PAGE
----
D.C. exhibits take a broad look at life in the time of Columbus

October 29, 1991|By Cindy Schreuder | Cindy Schreuder,Orlando Sentinel

WASHINGTON BRB — WASHINGTON -- Think of it as the 15th century in three acts, playing in 30 rooms.

The National Gallery of Art's new exhibit "Circa 1492: Art in the Age of Exploration" depicts the state of artistic achievement at -- the time of Columbus through paintings, sculpture, scientific instruments, decorative objects and more.

But, shhhh, don't use the C-word too often. This elegant exhibit is about much more than an explorer with good navigating skills.

Instead, it reveals the sweep of history through the art of three regions: Europe and the Mediterranean from which Columbus hailed, the Far East that he expected to find, and the Americas that he actually encountered.

With more than 600 artifacts from 34 countries, special maps by the National Geographic Society, a 7 3/4 -pound companion guide equally suitable for reading and weight-lifting, and a special cafe menu of food and wine from the featured regions, "Circa 1492" is the most ambitious exhibit in the National Gallery's 50-year history.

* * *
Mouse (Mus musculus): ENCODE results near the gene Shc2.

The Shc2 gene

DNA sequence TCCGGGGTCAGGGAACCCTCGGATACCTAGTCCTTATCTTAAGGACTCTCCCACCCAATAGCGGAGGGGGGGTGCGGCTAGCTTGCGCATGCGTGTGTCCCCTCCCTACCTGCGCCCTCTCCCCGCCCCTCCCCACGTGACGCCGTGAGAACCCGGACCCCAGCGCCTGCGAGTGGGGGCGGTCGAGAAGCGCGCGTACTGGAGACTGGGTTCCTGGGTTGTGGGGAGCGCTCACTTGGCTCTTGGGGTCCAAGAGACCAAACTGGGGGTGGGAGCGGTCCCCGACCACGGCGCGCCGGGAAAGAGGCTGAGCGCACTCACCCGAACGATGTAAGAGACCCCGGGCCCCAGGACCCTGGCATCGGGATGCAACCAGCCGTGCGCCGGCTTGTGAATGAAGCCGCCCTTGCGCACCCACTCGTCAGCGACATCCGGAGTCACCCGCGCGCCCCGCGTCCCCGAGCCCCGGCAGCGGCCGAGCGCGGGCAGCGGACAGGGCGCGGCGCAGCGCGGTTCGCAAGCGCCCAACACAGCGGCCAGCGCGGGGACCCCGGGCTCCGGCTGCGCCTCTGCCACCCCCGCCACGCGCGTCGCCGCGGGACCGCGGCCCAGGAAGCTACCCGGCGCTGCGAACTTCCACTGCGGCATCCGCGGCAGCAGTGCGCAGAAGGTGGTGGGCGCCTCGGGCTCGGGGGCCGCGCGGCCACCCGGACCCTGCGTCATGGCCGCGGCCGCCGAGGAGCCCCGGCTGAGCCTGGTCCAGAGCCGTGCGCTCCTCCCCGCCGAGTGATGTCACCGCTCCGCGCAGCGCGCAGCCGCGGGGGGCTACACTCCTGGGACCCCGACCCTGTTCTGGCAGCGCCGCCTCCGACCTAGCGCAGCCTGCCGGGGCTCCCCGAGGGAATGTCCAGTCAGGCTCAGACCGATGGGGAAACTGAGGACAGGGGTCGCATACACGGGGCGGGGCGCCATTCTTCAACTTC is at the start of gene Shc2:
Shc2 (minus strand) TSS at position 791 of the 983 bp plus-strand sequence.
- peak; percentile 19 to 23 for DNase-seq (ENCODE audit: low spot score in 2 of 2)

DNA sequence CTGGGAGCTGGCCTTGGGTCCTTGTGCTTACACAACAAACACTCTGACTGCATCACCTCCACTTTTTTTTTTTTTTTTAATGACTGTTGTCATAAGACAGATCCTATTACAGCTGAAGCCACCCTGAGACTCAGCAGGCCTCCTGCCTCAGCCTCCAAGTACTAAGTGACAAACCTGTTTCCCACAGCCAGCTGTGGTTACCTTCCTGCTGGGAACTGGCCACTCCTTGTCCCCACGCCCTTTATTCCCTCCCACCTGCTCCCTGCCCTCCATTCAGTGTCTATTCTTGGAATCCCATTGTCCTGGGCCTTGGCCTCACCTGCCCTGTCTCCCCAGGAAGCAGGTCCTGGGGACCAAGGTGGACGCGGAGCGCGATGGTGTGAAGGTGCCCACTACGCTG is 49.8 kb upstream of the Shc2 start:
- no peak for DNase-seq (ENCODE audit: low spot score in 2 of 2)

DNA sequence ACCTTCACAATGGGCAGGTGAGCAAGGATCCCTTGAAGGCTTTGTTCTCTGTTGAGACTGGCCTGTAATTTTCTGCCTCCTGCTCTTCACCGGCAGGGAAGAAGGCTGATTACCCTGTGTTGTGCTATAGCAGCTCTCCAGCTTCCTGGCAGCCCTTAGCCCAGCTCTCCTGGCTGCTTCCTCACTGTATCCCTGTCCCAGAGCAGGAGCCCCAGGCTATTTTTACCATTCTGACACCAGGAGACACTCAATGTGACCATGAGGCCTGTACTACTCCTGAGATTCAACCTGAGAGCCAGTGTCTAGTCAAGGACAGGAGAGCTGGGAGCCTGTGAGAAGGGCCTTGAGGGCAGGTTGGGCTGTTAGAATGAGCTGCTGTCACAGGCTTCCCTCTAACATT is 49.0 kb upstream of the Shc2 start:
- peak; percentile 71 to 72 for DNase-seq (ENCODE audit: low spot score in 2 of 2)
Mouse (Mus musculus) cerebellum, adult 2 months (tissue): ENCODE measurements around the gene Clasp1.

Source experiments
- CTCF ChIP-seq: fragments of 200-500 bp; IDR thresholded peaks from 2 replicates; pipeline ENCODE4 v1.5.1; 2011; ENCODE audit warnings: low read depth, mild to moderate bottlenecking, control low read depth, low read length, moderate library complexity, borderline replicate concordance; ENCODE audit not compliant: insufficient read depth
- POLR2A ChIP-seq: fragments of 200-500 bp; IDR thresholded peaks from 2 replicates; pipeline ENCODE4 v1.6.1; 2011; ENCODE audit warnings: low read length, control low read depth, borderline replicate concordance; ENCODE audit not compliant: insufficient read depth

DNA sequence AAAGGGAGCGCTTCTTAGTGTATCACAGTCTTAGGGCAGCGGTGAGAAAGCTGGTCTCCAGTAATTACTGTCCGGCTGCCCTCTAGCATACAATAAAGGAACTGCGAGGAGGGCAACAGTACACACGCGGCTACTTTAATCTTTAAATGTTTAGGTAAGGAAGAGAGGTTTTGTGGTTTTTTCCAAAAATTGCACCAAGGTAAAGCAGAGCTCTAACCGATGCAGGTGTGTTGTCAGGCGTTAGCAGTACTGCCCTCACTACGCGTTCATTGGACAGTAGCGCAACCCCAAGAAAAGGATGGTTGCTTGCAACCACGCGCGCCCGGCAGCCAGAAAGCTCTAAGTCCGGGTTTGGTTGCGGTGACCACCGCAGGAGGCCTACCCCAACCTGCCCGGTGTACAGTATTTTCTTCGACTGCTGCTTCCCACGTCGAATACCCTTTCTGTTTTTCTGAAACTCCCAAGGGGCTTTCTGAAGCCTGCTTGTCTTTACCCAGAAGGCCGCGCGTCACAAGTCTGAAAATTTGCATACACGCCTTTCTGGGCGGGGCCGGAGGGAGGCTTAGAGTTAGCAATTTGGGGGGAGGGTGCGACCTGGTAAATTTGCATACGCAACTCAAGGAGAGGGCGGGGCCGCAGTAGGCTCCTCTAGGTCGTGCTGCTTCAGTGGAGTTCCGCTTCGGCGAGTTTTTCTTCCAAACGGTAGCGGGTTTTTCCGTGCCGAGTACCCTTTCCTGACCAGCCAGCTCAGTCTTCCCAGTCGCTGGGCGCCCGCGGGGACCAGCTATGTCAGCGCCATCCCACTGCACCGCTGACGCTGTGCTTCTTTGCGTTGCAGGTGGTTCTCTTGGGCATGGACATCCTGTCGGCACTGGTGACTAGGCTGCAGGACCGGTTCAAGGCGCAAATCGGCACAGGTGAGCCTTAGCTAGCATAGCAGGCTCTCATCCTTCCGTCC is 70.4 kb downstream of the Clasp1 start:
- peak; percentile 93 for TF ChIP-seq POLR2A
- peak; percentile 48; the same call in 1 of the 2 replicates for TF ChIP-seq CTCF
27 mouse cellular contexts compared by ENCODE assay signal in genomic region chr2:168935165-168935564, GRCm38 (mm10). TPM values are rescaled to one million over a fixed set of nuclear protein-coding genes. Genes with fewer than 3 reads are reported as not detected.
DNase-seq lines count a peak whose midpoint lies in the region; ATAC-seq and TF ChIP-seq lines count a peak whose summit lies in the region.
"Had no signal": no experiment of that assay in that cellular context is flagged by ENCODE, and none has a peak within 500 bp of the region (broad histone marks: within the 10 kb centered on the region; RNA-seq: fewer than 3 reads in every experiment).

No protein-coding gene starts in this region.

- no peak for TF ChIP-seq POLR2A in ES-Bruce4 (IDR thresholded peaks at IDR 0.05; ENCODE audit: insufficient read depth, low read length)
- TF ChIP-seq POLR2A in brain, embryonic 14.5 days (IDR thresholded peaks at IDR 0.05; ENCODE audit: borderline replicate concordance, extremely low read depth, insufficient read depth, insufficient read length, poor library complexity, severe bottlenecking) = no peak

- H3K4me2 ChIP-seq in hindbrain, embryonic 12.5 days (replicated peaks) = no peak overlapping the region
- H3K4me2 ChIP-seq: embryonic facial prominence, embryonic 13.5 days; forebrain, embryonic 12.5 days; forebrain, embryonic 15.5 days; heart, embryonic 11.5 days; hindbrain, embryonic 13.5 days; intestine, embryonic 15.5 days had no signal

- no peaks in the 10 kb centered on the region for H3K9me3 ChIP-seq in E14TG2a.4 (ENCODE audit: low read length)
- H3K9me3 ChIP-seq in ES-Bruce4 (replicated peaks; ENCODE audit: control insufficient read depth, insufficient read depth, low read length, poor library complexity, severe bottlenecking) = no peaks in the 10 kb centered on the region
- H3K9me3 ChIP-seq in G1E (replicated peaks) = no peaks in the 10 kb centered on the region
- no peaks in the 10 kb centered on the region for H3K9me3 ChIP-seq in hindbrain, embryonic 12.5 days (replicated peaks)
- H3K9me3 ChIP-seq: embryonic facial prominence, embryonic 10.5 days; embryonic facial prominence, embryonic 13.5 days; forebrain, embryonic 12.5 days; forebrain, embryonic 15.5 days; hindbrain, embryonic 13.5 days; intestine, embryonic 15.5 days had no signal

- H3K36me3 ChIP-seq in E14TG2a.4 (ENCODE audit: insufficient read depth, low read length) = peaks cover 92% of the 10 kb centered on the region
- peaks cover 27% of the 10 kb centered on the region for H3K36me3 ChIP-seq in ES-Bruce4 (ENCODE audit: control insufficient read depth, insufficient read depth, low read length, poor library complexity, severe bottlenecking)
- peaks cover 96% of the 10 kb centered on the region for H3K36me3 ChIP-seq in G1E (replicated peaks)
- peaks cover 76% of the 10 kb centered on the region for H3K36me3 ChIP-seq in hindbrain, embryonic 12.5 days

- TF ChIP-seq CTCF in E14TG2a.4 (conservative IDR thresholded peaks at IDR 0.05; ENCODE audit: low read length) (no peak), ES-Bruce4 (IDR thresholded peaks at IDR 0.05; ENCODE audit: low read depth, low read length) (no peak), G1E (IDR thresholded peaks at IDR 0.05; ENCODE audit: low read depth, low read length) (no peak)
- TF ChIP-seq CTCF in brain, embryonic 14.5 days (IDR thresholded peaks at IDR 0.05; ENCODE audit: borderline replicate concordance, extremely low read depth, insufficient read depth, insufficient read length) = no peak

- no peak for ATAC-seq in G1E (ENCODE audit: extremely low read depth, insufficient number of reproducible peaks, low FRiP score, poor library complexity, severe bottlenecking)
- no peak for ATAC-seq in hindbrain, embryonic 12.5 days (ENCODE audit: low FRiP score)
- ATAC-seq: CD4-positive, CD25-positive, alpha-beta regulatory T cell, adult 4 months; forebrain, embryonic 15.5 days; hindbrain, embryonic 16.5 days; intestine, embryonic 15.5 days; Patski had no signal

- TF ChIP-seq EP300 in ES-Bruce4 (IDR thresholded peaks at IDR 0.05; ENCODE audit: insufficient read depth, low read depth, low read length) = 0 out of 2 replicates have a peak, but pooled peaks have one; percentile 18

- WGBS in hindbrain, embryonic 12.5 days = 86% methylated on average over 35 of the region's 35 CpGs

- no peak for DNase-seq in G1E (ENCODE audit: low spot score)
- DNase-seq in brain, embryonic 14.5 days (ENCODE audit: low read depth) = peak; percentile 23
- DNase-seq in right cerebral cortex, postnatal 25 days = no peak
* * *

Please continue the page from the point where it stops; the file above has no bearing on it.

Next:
Not to be outdone, curators at the National Museum of Natural History, next door to the art gallery on the National Mall, unveiled that institution's most grandiose exhibit to date, "Seeds of Change."

Like "Circa 1492," the Natural History Museum's display features hundreds of beautiful relics, descriptive maps, a hefty companion guide and almost as many spinoff programs as there were sailors on Columbus' first voyage.

"Seeds of Change," like "Circa 1492," hardly mentions the man.

The natural history exhibit is about what happened in the wake of Columbus the global transformations of biology and culture planted by five "seeds of change:" sugar, the horse, disease, corn and the potato.

Each exhibit is drawn from the vantage point of many cultures and peoples. In so doing, the exhibits have given the Important-White-Men-of-Europe approach long common to historical study a firm kick out the door.

"It isn't that the facts change, that historians cheat," said Alfred Crosby, a historian at the University of Texas at Austin and a contributor to the "Seeds of Change" companion guide. "It's that the questions change. Questions dictate answers."

After nearly 500 years of Columbus studies, the explorer's historical lode had been tapped out. The time had come, Crosby said, to ask new questions about what happened in 1492, when Columbus sailed the ocean blue.

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